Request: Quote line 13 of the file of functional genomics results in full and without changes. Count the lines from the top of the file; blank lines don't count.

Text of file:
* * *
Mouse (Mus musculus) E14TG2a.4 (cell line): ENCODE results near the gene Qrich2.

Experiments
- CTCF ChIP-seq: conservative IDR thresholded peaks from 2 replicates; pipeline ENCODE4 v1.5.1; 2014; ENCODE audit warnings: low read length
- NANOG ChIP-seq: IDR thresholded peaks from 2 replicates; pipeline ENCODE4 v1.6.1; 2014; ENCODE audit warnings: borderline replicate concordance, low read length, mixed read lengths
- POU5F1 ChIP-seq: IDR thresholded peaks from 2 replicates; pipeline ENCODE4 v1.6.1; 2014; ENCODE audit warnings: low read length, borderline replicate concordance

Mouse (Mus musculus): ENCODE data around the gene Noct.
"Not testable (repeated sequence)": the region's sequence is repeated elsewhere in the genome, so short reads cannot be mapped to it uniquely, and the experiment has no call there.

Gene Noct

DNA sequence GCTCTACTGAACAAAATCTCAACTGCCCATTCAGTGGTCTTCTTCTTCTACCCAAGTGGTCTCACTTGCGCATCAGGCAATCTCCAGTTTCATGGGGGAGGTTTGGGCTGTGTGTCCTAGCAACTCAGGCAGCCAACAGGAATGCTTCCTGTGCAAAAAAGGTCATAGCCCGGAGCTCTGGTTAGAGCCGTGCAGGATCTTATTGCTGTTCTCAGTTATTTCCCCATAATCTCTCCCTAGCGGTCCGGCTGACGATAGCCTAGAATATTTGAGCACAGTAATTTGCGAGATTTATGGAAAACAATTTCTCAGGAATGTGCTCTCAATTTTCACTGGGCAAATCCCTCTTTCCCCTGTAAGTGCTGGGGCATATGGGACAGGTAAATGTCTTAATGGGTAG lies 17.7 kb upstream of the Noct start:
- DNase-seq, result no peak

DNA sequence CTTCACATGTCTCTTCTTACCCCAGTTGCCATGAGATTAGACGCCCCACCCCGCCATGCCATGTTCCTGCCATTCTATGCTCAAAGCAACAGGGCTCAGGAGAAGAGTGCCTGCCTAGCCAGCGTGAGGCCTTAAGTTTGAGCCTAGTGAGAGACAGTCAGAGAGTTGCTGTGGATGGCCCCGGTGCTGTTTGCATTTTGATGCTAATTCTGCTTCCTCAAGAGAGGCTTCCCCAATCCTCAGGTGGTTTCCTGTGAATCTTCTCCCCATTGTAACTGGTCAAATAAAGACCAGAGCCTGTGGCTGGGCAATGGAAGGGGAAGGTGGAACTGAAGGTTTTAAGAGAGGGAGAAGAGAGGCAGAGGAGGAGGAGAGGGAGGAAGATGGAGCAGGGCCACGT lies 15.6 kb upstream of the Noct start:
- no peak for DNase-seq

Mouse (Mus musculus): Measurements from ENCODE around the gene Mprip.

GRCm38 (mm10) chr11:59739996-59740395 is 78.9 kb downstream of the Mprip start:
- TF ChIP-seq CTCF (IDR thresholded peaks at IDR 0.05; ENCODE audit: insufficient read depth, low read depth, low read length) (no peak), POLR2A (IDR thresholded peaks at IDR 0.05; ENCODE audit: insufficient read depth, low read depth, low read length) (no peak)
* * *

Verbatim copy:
Mouse (Mus musculus): Measurements from ENCODE around the gene Mprip.